Hidden air pollutants on the rise in India and UK

Levels of air pollutants in cities in India and the UK are on the rise, according to a new study led by UCL and the University of Birmingham.

Published today in the journal Atmospheric Chemistry and Physics, researchers analysed satellite data to estimate trends in a range of air pollutants for 2005 to 2018. They targeted four cities at distinct development stages and at various stages of implementing air quality policy: London and Birmingham in the UK and Delhi and Kanpur in India.

The international team of scientists from Belgium, India, Jamaica and the UK found increases in PM2.5, fine particles that are the leading contributor to premature death from exposure to air pollution, and nitrogen dioxide (NO2) in Kanpur and Delhi. The increases in PM2.5 in Kanpur, identified by the World Health Organization (WHO) as the most polluted city in the world in 2018, were both significant and substantial, at 3.1% per year. The researchers speculate that these increases are due to increasing vehicle ownership and industrialisation.

The researchers also found increases in the air pollutant formaldehyde. Formed from chemicals collectively known as non-methane volatile organic compounds or NMVOCs, formaldehyde is an ideal marker for NMVOCs emissions. NMVOCs are emitted from many sources in cities, including vehicles, solvents, building materials, adhesives, and household and personal care products - and interact with other chemicals to form PM2.5 and ozone. A significant rise in formaldehyde was detected in Delhi, with a recent sharp increase in London of 9% per year from 2012 to 2018.

The researchers suggest that vehicle emissions of NMVOCs are contributing to the rise in formaldehyde levels in India, whilst NMVOCs emissions from the food and beverage industry, personal care and cleaning products and a range of other household sources could be responsible for the increase seen in the UK’s capital, as cars are relatively small sources of NMVOCs due to air quality policies in place in the UK.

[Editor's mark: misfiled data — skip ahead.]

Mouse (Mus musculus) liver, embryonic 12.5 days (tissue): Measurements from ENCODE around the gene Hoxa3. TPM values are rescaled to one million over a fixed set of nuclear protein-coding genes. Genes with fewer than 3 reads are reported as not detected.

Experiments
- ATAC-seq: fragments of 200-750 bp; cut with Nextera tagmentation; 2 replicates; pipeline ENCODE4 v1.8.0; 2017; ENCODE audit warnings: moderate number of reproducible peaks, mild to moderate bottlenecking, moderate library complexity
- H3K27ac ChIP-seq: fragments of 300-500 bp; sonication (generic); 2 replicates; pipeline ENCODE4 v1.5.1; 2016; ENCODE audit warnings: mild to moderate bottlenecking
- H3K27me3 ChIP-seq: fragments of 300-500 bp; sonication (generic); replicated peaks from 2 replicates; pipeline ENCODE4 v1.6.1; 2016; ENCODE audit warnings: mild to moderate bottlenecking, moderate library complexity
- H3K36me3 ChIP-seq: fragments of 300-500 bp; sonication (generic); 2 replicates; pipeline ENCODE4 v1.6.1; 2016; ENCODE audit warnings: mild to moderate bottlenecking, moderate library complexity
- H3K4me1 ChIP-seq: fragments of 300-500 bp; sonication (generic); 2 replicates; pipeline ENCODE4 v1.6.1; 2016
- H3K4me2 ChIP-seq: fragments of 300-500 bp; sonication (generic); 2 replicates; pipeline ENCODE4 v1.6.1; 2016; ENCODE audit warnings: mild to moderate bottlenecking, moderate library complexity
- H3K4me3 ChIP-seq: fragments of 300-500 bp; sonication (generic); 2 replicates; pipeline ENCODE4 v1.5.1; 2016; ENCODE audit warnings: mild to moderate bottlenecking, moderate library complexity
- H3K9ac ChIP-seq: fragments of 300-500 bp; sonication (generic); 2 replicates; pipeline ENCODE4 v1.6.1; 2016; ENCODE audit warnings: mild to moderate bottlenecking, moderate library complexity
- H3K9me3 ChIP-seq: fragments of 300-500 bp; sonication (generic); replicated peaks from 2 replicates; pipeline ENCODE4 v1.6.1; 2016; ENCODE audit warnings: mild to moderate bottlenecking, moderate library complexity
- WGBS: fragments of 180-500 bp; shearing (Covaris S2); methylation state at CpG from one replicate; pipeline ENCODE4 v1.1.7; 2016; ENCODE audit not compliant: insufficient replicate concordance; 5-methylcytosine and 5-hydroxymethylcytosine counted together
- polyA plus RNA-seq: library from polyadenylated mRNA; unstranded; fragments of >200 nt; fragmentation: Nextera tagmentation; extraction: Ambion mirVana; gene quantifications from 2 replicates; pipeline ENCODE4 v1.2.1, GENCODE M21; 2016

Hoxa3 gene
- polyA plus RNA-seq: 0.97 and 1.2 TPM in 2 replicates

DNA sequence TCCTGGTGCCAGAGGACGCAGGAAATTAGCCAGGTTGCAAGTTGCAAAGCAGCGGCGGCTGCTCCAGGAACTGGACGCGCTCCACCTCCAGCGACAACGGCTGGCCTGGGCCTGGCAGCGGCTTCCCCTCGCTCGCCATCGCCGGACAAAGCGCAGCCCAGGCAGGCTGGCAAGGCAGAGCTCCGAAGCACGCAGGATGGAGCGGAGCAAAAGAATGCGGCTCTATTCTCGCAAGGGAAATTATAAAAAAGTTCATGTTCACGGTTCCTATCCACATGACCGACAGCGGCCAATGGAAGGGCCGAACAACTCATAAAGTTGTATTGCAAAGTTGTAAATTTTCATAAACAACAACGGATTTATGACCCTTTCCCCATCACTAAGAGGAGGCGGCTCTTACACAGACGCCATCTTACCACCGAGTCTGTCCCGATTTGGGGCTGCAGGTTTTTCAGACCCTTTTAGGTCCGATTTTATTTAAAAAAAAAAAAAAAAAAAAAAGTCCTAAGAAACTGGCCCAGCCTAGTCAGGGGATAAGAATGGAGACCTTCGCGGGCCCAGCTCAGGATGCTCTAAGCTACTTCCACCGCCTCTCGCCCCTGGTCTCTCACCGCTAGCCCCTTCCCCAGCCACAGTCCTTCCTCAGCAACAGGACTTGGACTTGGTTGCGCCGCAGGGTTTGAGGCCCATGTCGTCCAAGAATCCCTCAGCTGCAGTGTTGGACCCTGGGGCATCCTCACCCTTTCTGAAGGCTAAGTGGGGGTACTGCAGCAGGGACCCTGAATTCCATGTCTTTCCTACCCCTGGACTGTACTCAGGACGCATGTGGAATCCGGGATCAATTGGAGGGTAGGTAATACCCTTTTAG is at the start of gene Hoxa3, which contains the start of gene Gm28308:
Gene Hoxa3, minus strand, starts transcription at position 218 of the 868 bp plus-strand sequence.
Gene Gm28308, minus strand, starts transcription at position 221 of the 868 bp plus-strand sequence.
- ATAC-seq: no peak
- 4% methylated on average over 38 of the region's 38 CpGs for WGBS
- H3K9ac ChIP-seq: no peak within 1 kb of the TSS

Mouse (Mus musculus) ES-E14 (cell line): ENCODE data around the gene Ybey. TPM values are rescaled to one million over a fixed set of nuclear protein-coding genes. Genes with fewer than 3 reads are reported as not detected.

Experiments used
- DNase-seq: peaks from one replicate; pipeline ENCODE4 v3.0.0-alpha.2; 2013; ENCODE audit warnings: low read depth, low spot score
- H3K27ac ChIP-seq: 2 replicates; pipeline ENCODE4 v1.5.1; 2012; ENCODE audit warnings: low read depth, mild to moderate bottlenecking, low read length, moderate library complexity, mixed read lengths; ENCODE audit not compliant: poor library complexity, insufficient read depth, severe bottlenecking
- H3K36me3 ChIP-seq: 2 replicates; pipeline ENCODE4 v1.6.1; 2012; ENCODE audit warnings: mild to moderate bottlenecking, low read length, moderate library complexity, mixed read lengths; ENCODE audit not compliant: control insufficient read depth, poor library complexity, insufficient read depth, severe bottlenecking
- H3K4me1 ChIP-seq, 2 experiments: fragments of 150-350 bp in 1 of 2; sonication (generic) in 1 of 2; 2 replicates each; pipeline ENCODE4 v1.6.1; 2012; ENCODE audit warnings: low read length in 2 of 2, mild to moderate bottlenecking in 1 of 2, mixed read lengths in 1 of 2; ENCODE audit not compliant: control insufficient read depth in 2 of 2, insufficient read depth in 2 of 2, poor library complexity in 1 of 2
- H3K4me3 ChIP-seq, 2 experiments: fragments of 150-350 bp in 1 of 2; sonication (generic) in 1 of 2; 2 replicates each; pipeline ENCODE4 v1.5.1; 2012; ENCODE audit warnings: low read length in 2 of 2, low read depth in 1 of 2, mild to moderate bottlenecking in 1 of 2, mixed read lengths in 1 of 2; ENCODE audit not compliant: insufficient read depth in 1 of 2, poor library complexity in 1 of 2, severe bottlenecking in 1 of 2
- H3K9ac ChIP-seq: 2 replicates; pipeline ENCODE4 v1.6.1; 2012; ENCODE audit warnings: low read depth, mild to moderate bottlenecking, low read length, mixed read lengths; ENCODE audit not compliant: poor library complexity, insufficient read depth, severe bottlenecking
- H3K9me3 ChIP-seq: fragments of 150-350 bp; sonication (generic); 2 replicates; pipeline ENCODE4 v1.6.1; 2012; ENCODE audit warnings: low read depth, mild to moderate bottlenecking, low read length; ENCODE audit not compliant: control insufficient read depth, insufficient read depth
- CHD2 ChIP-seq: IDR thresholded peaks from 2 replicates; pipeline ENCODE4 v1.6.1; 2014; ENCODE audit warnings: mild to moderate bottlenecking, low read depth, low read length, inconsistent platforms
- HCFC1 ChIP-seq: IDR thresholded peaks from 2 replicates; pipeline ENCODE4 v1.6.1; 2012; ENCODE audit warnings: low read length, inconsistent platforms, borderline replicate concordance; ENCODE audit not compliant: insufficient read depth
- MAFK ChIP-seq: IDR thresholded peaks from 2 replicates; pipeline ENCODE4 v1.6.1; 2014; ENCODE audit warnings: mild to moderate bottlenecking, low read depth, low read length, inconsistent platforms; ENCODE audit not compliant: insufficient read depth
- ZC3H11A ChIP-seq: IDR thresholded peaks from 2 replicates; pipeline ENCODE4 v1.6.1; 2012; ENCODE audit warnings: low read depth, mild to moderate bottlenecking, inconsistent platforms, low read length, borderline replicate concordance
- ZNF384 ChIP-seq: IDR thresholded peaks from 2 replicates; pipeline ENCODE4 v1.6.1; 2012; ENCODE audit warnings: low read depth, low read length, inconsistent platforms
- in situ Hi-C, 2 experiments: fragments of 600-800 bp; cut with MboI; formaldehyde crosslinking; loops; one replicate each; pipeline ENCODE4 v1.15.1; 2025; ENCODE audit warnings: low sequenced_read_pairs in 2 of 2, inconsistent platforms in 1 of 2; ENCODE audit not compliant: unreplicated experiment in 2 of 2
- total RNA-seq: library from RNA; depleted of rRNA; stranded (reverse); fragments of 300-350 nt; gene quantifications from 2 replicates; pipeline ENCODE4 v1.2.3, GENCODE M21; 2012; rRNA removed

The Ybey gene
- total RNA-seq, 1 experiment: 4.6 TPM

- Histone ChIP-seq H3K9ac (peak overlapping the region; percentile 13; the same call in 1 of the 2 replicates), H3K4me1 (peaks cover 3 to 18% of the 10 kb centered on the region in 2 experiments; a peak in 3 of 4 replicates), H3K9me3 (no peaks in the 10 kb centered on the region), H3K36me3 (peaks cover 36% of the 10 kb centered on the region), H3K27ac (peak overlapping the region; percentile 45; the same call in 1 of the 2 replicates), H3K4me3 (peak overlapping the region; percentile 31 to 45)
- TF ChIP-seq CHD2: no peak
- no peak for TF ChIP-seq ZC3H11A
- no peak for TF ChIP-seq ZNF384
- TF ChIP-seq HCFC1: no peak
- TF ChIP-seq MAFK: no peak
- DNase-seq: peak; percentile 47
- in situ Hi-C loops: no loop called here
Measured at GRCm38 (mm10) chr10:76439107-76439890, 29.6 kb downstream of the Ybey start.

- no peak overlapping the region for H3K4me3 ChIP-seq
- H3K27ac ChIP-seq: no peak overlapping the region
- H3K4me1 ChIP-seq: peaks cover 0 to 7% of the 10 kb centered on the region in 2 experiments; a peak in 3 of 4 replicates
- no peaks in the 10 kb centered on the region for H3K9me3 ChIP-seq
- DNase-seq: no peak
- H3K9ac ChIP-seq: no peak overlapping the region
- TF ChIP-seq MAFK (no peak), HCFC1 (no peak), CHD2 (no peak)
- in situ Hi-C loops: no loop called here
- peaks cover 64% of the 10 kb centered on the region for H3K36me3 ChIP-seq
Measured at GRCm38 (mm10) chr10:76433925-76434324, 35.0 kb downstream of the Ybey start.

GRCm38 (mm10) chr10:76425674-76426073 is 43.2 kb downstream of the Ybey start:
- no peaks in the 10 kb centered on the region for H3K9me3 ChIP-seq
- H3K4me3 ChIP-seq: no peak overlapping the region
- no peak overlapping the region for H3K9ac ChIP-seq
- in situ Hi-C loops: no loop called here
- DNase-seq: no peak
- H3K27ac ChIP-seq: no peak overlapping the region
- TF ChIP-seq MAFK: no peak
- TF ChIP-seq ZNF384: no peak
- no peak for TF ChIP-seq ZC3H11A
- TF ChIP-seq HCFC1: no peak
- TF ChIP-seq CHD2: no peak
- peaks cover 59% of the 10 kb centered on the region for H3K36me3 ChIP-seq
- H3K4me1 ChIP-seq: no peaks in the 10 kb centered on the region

In London, levels of PM2.5 and NO2 were found to be decreasing, whilst all air pollutants included in the study were found to be in decline in Birmingham. For both cities, the declines in NO2 and PM2.5 were significant, with the researchers noting that this reflects the success of policies targeting these emissions sources.

This is in stark contrast to Kanpur and Delhi, where increases in these pollutants indicates that air pollution policies and mitigation measures - including the roll out of controls in the industrial and transport sectors - are having a limited effect.

The researchers highlight the importance of satellite data from space-based instruments in helping derive long-term pollution trends to monitor emissions and inform policies to reduce pollution, with their results confirming that vigilance and urgent action are needed across the globe to reduce air pollution levels.

Conceptual study lead and Associate Professor Dr Eloise Marais (UCL Department of Geography) said: "There is more than a decade of freely available observations from instruments in space to monitor and assess air quality in cities throughout the world. Greater use of these in the UK, India, and beyond is paramount to successful air quality policies.

"Measures to tackle pollution take time, so a long and consistent record of observations is vital for assessing the success or inadequacies of current mitigation measures. The mix of pollutants in cities that contribute to poor air quality changes over time in response to population changes, air quality policies, prevalence of new sources, and the chemical composition of the atmosphere. Satellite observations offer the advantage of tracking these seemingly invisible pollutants."

Karn Vohra, study lead author and PhD candidate (University of Birmingham), said: "We wanted to demonstrate the utility of satellite observations to monitor city-wide air pollution in the UK where ground-based measurements are in abundance and in India where they are not. Our approach will be able to provide useful information about air quality trends in cities with limited surface monitoring capabilities. This is critical, as the WHO estimates that outdoor air pollution causes 4.2 million deaths a year."

Study co-author Professor William Bloss (University of Birmingham) said: "We were surprised to see the increase in formaldehyde above Delhi, Kanpur and London - a clue that emissions of other volatile organic compounds may be changing, potentially driven by economic development and changes in domestic behaviour. Our results emphasise the need to monitor our air for the unexpected, and the importance of ongoing enforcement of measures for cleaner air."

Media contact
Evie Calder

Tel: +44 (0) 7858 152143

E: e.calder [at] ucl.ac.uk